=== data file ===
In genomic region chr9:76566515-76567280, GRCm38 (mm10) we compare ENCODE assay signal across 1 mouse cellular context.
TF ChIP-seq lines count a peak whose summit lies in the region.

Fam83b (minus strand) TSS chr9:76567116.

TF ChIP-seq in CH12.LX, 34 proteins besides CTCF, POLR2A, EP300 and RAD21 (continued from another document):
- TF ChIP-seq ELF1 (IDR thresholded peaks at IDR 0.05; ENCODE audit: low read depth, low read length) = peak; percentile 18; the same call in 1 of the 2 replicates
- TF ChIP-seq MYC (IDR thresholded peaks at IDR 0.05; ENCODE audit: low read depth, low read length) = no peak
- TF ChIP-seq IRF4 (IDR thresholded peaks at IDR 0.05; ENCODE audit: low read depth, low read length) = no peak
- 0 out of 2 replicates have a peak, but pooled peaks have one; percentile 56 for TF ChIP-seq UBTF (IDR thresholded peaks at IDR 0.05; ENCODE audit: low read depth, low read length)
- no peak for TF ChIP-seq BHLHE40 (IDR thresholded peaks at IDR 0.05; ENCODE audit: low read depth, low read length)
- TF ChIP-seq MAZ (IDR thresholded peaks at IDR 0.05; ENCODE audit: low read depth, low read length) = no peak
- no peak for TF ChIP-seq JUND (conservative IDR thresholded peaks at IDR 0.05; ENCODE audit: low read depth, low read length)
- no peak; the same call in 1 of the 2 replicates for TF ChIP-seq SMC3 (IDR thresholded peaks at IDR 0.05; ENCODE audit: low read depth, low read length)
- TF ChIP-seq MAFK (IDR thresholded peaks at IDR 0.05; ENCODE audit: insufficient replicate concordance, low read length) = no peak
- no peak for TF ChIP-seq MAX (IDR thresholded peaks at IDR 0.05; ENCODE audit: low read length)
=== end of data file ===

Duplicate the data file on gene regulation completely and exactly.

In genomic region chr9:76566515-76567280, GRCm38 (mm10) we compare ENCODE assay signal across 1 mouse cellular context.
TF ChIP-seq lines count a peak whose summit lies in the region.

Fam83b (minus strand) TSS chr9:76567116.

TF ChIP-seq in CH12.LX, 34 proteins besides CTCF, POLR2A, EP300 and RAD21 (continued from another document):
- TF ChIP-seq ELF1 (IDR thresholded peaks at IDR 0.05; ENCODE audit: low read depth, low read length) = peak; percentile 18; the same call in 1 of the 2 replicates
- TF ChIP-seq MYC (IDR thresholded peaks at IDR 0.05; ENCODE audit: low read depth, low read length) = no peak
- TF ChIP-seq IRF4 (IDR thresholded peaks at IDR 0.05; ENCODE audit: low read depth, low read length) = no peak
- 0 out of 2 replicates have a peak, but pooled peaks have one; percentile 56 for TF ChIP-seq UBTF (IDR thresholded peaks at IDR 0.05; ENCODE audit: low read depth, low read length)
- no peak for TF ChIP-seq BHLHE40 (IDR thresholded peaks at IDR 0.05; ENCODE audit: low read depth, low read length)
- TF ChIP-seq MAZ (IDR thresholded peaks at IDR 0.05; ENCODE audit: low read depth, low read length) = no peak
- no peak for TF ChIP-seq JUND (conservative IDR thresholded peaks at IDR 0.05; ENCODE audit: low read depth, low read length)
- no peak; the same call in 1 of the 2 replicates for TF ChIP-seq SMC3 (IDR thresholded peaks at IDR 0.05; ENCODE audit: low read depth, low read length)
- TF ChIP-seq MAFK (IDR thresholded peaks at IDR 0.05; ENCODE audit: insufficient replicate concordance, low read length) = no peak
- no peak for TF ChIP-seq MAX (IDR thresholded peaks at IDR 0.05; ENCODE audit: low read length)